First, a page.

“The purpose of the initiative – the Delaware Clean Energy Jobs Act – is simple: to create quality jobs, expand local manufacturing and establish Delaware as a national leader in the adoption of renewable energy,” Markell said.
The Clean Energy Jobs Act would facilitate the potential installation of approximately 300 MW of new solar photovoltaic systems by 2029, resulting in the creation of hundreds of secure, quality jobs. The Act would also facilitate the potential installation of over 1000 MW of utility-scale generation, likely in offshore wind power, resulting in as many as 1000 new construction jobs and 150 new long-term operation and maintenance jobs by 2029. Additional jobs would be created by prioritizing Delaware renewable-energy projects and incentivizing the use of locally manufactured systems.
It achieves these goals in part by increasing the amount of renewable energy available in Delaware. By adding a longer-range target to the existing Renewable Portfolio Standard, Delaware will be on a course to receive 30% of its energy supplies from renewable sources by 2029. It would also seek uniformity in the RPS and include a “local generation component” to maximize the economic development potential from solar and wind energy.
“To restore our economic promise and prosperity, the State can and will lead by example when it comes to creating efficiencies, supporting jobs and being good stewards of our environment,” said Markell.
Markell made the announcement at Motech Americas, a solar company in Newark. Motech Americas currently employs more than 70 people and is in the process of expanding manufacturing capacity. They are expected to add 75 more jobs before the end of the year.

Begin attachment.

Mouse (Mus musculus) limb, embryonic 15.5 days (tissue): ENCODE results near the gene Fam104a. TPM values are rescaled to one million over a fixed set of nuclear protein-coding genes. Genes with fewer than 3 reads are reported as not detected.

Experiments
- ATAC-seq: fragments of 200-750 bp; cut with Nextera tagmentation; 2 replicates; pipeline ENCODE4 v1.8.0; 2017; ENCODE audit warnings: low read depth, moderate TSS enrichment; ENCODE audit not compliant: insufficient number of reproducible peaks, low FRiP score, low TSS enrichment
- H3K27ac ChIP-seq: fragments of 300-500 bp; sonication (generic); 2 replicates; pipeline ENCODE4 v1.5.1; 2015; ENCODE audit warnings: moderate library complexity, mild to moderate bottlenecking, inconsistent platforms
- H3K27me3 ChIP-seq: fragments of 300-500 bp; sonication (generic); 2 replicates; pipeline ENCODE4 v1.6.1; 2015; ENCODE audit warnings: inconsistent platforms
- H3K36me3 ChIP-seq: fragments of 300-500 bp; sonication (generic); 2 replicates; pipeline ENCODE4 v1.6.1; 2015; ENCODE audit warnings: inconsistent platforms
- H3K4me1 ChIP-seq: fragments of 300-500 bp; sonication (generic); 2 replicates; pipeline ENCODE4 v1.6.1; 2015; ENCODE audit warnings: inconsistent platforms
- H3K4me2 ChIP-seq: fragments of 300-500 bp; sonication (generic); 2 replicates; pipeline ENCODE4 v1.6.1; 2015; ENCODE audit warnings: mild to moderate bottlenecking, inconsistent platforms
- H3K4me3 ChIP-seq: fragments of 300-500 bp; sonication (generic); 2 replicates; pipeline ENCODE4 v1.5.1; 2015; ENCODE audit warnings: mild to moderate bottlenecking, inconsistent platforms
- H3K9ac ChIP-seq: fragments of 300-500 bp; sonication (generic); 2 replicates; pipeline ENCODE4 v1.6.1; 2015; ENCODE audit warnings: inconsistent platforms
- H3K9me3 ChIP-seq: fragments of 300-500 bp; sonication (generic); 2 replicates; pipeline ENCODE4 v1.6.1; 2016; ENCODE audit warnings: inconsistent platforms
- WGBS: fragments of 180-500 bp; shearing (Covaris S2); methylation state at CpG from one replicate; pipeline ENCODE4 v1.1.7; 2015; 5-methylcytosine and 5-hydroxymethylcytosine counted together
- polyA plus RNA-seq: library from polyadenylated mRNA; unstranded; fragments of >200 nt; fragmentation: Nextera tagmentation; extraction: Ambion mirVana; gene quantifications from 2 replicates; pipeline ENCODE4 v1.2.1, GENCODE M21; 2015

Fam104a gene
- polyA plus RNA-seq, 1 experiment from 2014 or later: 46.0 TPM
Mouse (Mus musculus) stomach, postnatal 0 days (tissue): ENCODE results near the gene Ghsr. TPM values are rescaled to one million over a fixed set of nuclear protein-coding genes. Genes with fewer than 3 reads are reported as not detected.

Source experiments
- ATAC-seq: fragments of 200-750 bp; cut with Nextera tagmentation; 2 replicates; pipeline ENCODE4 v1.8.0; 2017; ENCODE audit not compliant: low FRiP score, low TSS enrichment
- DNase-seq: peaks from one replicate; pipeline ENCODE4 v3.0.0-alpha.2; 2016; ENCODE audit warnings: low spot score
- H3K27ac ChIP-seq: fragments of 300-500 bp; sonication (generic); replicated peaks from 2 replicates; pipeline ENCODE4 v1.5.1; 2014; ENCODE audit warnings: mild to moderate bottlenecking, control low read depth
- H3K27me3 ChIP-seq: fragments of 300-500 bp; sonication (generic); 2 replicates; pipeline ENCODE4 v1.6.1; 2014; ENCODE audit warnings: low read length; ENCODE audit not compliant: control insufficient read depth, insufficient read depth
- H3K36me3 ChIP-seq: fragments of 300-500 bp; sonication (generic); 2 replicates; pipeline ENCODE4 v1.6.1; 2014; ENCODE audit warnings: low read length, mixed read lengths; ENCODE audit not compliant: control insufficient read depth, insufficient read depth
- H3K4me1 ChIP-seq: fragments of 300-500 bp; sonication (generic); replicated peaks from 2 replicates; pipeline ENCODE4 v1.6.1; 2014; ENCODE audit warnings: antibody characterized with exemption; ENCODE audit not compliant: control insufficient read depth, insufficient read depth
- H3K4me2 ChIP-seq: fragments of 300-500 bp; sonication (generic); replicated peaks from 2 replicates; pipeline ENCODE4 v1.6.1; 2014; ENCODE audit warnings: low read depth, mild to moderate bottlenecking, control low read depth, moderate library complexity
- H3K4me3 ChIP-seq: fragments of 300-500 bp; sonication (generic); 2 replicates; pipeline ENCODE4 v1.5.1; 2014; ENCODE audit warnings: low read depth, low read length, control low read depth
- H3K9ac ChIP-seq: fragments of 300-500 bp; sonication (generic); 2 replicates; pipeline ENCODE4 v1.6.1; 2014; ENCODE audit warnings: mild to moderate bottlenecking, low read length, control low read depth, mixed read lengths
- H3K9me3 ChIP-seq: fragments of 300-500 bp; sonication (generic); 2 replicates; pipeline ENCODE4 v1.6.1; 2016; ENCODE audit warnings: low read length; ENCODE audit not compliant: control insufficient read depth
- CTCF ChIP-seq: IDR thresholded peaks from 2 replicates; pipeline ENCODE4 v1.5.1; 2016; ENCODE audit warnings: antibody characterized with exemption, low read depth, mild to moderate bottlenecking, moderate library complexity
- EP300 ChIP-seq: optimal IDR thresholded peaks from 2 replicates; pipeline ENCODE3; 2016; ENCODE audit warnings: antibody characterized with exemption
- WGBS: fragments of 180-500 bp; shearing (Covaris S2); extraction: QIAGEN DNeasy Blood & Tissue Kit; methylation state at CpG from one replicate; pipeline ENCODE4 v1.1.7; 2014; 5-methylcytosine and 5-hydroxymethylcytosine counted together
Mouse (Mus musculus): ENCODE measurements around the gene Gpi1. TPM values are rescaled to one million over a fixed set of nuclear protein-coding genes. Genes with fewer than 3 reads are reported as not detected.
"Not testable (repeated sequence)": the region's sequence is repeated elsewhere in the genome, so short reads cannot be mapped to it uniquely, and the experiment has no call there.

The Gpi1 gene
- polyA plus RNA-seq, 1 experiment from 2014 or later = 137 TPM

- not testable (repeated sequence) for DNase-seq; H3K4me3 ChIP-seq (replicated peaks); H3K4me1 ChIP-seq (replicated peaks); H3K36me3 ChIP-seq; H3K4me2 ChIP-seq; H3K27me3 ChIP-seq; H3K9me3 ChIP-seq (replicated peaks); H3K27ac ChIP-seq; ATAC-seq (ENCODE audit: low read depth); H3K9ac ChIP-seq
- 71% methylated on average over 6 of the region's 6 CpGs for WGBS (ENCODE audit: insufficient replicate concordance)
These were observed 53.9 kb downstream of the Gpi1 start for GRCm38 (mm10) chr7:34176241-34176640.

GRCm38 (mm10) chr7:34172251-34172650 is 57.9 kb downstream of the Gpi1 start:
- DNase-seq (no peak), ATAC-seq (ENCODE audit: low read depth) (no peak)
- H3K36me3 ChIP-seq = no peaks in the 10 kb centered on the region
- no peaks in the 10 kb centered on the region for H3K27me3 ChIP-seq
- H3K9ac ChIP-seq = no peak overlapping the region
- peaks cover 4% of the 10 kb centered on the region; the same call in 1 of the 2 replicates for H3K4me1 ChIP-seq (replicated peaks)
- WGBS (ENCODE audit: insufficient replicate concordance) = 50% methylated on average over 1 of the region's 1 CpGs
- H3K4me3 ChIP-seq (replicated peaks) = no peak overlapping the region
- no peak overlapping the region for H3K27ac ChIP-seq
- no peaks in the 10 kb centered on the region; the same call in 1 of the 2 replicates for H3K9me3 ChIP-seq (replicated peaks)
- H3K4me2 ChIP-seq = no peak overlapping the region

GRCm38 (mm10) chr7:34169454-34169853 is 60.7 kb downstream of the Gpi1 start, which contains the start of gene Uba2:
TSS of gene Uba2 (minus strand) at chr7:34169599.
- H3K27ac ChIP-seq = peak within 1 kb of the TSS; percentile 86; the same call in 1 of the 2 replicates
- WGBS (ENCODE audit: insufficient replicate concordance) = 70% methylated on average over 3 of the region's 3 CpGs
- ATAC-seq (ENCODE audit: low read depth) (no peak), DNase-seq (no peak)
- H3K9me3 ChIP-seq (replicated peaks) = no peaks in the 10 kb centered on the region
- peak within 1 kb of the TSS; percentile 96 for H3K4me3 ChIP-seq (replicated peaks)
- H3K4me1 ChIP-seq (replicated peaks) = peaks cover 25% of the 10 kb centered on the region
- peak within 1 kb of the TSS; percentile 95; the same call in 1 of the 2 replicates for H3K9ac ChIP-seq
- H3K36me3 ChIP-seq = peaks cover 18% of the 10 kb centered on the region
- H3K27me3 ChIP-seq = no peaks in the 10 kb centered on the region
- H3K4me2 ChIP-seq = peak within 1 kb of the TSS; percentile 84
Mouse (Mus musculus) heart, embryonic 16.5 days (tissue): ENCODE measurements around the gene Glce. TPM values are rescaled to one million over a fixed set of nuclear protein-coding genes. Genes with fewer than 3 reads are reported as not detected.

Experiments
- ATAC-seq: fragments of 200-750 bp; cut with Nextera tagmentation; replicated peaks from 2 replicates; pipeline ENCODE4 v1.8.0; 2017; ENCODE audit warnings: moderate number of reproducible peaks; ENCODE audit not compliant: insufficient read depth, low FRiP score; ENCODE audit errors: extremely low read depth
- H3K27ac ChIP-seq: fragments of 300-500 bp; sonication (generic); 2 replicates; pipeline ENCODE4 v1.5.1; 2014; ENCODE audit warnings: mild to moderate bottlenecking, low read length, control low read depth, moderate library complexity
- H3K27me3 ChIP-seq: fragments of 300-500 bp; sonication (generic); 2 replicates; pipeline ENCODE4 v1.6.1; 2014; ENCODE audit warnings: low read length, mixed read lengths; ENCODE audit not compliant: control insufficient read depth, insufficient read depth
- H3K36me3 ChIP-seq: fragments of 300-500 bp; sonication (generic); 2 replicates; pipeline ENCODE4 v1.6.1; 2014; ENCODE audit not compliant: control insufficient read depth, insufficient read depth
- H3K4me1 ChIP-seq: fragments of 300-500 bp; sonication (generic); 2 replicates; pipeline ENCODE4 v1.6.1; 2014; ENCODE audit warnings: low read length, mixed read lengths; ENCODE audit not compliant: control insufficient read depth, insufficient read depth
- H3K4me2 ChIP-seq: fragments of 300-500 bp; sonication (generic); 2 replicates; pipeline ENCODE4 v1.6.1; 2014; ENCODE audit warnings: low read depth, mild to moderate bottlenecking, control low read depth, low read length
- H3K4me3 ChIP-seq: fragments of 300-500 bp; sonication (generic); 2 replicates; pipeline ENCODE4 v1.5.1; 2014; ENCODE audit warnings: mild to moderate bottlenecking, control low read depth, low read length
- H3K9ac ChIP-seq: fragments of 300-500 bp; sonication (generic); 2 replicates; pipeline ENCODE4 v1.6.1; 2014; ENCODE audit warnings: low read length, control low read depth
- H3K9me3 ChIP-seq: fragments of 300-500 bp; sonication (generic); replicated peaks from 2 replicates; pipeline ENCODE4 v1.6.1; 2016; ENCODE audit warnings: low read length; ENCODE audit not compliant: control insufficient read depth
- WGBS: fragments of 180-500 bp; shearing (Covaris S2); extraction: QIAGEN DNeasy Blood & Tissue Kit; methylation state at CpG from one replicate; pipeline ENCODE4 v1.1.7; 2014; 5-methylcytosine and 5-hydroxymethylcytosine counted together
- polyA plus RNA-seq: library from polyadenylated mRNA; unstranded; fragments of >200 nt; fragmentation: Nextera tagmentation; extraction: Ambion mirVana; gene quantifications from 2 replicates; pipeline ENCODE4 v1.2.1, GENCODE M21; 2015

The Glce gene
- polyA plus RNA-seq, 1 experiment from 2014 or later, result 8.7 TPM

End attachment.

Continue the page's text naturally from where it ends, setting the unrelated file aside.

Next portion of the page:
The Governor was joined by leaders from local business and higher education, as well as legislators from across the state, including Senator Harris McDowell, Chair of the Senate Energy and Transit Committee and one of Delaware’s most active proponents for renewable energy, and Rep. Earl Jacques, who represents the district in which Motech Americas is located.
The Cabinet Secretaries present reflected the broad scope of people who will be served by more clean energy jobs – the Secretary of Agriculture, Secretary of Labor, Director of Economic Development and Secretary of the Department of Natural Resources and Environmental Control.
Some of the quality jobs that a clean energy industry would support include skilled trades’ people, electricians, steel fabricators, IT specialists, electrical engineers, solar system installers, wind turbine service technicians, training specialists, factory workers and support service personnel like accountants, educators and customer service specialists.
“We are working closely with our neighboring states to create a vibrant mid-Atlantic clean energy market, but we also want to maximize capital investment and quality jobs in Delaware. We can move more rapidly, respond to opportunities more quickly and get people back to work,” Markell said.
At the event, the Governor highlighted some of the great work being done by Delaware businesses to move technology and the state’s economy forward. For example: DuPont is emerging as a leader in solar technology components; WL Gore is developing next-generation fuel cells; White Optics has an innovative high-efficiency lighting solution; PTM Manufacturing is producing innovative, green-building materials; Sanosil manufactures green cleaning products; Innospec is working on alternative fuels; Autoport is doing electric vehicles conversions and potentially ground-breaking vehicle-to-grid power (V2G); IonPower is designing fuel cells; Ashland is developing green chemistry and water technology; Fisker said it expects to employ thousands of Delawareans, and NRG recently acquired Bluewater Wind, recognizing the value of clean energy to their bottom line.